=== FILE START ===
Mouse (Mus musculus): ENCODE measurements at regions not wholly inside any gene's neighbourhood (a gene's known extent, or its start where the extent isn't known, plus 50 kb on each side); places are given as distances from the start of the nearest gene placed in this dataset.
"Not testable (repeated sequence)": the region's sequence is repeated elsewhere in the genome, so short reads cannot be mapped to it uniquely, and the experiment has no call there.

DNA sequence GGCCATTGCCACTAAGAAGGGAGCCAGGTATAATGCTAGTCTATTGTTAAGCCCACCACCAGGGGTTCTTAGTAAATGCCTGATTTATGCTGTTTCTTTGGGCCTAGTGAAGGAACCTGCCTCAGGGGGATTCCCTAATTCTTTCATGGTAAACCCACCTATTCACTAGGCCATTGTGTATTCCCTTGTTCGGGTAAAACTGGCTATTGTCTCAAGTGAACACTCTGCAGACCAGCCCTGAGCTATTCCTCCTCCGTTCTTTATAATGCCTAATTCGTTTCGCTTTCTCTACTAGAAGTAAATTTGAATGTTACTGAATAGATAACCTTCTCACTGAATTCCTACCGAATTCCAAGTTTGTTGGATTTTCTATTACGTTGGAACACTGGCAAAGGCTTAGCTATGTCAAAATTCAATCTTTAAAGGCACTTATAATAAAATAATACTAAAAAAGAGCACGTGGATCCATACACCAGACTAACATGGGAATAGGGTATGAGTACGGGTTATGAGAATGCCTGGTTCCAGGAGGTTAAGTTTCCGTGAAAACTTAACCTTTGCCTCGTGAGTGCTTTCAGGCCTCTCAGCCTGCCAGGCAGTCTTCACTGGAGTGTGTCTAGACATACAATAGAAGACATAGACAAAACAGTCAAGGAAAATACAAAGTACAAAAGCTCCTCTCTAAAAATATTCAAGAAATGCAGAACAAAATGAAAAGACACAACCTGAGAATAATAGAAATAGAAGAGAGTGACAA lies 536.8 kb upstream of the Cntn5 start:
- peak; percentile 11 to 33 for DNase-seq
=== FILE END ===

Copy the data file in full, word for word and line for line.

Mouse (Mus musculus): ENCODE measurements at regions not wholly inside any gene's neighbourhood (a gene's known extent, or its start where the extent isn't known, plus 50 kb on each side); places are given as distances from the start of the nearest gene placed in this dataset.
"Not testable (repeated sequence)": the region's sequence is repeated elsewhere in the genome, so short reads cannot be mapped to it uniquely, and the experiment has no call there.

DNA sequence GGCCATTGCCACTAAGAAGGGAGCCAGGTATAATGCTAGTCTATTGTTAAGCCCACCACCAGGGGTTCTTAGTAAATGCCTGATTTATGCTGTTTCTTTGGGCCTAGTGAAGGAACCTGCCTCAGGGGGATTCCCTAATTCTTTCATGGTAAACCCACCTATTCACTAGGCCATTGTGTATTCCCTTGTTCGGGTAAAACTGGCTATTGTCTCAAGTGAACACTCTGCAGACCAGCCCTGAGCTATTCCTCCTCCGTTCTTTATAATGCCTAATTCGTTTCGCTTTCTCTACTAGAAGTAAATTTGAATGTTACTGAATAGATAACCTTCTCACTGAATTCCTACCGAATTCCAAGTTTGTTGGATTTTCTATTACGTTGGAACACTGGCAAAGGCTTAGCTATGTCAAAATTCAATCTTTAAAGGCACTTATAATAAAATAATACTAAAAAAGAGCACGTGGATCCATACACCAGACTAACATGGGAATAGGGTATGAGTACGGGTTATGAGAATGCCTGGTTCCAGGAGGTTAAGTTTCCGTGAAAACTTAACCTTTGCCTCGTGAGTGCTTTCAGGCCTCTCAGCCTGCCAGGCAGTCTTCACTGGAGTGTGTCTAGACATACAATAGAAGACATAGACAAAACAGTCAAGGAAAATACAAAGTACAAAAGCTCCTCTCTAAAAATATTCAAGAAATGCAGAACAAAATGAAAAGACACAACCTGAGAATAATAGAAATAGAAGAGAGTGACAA lies 536.8 kb upstream of the Cntn5 start:
- peak; percentile 11 to 33 for DNase-seq